EAST RUTHERFORD, N.J. -- Culture. It has been the buzzword for the New York Giants ever since coach Pat Shurmur and general manager Dave Gettleman stepped in the building.
Shurmur went on a fact-finding spree by talking with former players and coaches to learn about the storied franchise's culture immediately after he was hired. It was that important to him for the team-building that inevitably followed.
Gettleman used the term "culture" six times in his introductory news conference near the end of the 2017 season.
"Culture is critical," he said at one point during his opening statement.
This belief is part of the reason the roster has been gutted and overhauled. Of course, performance and finances always play into the equation, but the bottom line is only 14 of the 90 players on the Giants roster remain from the day Gettleman took over.
The new regime has consistently stressed culture. They fumigated the building to eliminate the stench from that 3-13 season in 2017, when everything fell apart. They're confident it won't happen again with this group.
"The culture is important. I have said it a million times, you guys know that," Gettleman said in April, not long after trading Odell Beckham Jr. and Olivier Vernon and allowing Landon Collins to walk.
Collins has said publicly that he believes the departures were in part because they didn't fit the culture the Giants were trying to build.
But Beckham, Collins and Vernon were just the latest exiled from East Rutherford. They followed the departures of notables such as Damon Harrison, Eli Apple, Ereck Flowers, Bobby Hart and Jason Pierre-Paul.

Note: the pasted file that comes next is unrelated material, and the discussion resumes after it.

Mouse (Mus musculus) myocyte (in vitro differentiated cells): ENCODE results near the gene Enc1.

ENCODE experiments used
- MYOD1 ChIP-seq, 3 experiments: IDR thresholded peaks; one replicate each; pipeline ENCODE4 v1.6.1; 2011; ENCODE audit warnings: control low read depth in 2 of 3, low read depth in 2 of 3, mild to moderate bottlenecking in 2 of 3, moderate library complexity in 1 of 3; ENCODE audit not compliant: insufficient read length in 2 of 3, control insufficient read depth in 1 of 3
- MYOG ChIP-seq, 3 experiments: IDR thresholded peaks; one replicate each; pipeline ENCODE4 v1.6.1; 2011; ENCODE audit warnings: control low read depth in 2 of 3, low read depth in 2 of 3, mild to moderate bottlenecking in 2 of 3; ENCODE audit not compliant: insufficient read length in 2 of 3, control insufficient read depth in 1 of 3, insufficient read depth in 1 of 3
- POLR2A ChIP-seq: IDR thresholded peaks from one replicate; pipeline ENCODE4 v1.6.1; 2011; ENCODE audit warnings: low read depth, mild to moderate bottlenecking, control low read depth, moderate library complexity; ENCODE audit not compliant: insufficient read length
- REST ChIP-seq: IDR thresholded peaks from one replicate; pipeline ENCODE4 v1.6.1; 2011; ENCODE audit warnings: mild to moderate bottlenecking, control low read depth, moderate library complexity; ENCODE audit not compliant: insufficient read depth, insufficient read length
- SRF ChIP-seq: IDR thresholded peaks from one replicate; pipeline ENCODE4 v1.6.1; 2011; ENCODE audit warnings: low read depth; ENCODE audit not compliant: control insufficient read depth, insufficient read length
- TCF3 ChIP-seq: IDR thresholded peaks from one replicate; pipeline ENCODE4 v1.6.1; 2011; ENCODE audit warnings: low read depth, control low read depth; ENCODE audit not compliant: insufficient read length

But how do they know? And what is this culture they speak of?
"The culture is a winning culture. You look at the history of the Giants. You're used to hard-nosed football. Tough guys. I think that is what we have," wide receiver Sterling Shepard said. "I think we're still trying to build an identity. But hard-nosed is what I say."
The new additions fit the new direction. Tate is a physical wide receiver known for his after-the-catch ability. Bethea and Remmers are professionals, and Zeitler is a serious individual whom offensive line coach Hal Hunter considers the most all-about-football player he has ever been around.
These players have been brought in with a purpose.
"We're trying to build a team of guys that are talented enough, tough enough to hang together and really have all those traits that you're looking for in teams that are good," Shurmur said.
Of course, nothing is perfect. Tate is facing a four-game suspension for violating the league's performance-enhancing substance policy. Safety Kamrin Moore is on the suspended list as he faces an assault charge from a domestic dispute.
As one NFL front office source has told me many times over the years, you can't build your team with 53 choir boys. It's not possible.
The Giants haven't done that, either. What they have done is bring in a group that is married to the current regime. These are Gettleman and Shurmur's guys.